The Man Who Would Be Cardinal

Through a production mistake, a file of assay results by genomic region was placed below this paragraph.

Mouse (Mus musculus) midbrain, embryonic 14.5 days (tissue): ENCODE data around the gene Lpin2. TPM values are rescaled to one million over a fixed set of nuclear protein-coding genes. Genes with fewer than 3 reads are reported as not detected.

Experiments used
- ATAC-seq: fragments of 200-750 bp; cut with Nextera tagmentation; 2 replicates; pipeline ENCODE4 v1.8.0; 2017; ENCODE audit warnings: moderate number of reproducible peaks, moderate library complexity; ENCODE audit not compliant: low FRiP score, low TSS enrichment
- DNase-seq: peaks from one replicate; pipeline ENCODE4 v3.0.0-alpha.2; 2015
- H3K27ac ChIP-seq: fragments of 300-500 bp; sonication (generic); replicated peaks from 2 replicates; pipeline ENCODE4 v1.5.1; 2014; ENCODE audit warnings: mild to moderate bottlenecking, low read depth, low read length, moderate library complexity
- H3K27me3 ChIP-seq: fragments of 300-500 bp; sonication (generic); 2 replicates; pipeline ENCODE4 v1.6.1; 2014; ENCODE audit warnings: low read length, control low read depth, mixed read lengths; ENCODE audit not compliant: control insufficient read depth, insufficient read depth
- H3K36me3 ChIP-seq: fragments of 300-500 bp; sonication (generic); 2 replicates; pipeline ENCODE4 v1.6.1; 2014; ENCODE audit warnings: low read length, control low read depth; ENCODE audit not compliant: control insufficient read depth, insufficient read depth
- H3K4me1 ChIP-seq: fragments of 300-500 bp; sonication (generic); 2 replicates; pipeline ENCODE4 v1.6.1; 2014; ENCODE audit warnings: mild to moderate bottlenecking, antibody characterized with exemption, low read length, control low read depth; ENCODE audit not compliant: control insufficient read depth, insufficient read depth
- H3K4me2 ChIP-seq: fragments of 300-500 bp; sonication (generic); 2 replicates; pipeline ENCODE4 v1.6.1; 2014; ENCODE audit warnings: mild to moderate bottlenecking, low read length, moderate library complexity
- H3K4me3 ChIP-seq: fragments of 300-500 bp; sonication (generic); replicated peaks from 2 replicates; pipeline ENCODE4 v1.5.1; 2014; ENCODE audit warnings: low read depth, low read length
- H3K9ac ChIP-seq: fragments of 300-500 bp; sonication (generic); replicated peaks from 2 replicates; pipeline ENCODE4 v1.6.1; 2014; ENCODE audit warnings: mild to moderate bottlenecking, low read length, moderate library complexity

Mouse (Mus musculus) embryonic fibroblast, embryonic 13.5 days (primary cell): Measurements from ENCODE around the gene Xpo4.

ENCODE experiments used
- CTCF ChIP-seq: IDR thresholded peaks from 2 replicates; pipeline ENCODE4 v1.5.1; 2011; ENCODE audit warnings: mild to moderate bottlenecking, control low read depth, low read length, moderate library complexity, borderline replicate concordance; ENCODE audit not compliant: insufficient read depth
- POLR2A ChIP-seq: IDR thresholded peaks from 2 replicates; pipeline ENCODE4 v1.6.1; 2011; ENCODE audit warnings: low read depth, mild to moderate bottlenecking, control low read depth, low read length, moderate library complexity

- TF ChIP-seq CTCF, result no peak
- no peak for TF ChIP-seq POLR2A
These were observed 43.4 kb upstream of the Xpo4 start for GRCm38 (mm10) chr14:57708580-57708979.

December 20 marks the birth of Bishop Thomas A. Becker (1832-1898), first Bishop of Willmington (1868-1886) and sixth Bishop of Savannah (1886-1899). Unlike most of his fellow bishops, Becker was not a “cradle Catholic.” Born Thomas Baker in Pittsburgh, he became a Catholic while studying at the University of Virginia. (His parents were so mad they made him change his name to Becker.) He decided to study for the Diocese of Richmond, and was ordained in Rome in 1859. During the Civil War, he was staunchly pro-Confederate. As a a pastor in Union-occupied territory, he was arrested for refusing to pray for President Lincoln and for passing information to the Confederate spy Belle Boyd. The Archbishop of Baltimore got him out of jail and made him his secretary. In 1868, at age 36, he became Wilmington’s first Bishop. Many assumed he would succeed Baltimore Archbishop James Roosevelt Bayley (a distant relative of FDR and St. Elizabeth Seton), but the job went to James Gibbons, who became the second American Cardinal in 1887. A dozen years before Pope Leo XIII issued Rerum Novarum, Becker was one of the first bishops to advocate the right of workers to organize and join labor unions. He died in Georgia on July 29, 1899.

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